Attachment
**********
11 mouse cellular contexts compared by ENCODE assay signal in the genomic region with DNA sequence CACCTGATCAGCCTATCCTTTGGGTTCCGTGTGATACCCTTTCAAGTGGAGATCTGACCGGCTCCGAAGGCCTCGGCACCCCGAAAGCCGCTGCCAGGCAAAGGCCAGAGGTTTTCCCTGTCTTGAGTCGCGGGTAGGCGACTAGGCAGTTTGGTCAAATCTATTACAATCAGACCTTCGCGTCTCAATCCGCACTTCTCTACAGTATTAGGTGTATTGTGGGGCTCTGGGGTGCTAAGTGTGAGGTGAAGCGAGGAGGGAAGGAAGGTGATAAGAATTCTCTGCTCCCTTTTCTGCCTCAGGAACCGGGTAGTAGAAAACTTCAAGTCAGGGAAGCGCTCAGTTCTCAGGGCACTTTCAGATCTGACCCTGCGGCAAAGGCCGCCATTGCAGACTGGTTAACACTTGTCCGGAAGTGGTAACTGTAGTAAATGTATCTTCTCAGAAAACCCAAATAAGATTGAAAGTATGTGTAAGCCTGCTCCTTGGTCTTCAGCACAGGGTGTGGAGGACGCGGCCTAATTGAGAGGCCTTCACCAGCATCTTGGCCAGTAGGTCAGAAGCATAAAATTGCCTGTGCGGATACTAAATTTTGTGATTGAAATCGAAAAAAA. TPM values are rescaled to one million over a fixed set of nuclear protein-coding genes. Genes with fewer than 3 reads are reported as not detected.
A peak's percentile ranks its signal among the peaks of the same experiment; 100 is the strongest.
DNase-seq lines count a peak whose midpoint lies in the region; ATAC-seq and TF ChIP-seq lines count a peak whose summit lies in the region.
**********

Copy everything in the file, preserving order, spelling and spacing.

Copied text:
11 mouse cellular contexts compared by ENCODE assay signal in the genomic region with DNA sequence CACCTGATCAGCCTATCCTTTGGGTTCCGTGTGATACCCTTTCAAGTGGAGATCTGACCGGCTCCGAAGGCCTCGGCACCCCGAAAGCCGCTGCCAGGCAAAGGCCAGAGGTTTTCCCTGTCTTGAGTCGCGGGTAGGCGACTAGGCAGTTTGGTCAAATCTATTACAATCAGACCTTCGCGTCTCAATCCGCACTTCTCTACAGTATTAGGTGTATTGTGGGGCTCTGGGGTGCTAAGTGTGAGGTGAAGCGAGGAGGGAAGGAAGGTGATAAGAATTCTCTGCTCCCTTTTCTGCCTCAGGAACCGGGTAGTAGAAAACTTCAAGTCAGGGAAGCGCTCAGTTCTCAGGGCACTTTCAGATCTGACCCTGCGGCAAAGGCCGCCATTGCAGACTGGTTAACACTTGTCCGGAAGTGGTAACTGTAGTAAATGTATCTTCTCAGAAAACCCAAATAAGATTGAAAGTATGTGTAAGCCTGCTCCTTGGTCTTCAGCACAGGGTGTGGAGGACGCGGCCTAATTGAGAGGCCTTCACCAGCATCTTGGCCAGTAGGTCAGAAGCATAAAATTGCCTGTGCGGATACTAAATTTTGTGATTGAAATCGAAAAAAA. TPM values are rescaled to one million over a fixed set of nuclear protein-coding genes. Genes with fewer than 3 reads are reported as not detected.
A peak's percentile ranks its signal among the peaks of the same experiment; 100 is the strongest.
DNase-seq lines count a peak whose midpoint lies in the region; ATAC-seq and TF ChIP-seq lines count a peak whose summit lies in the region.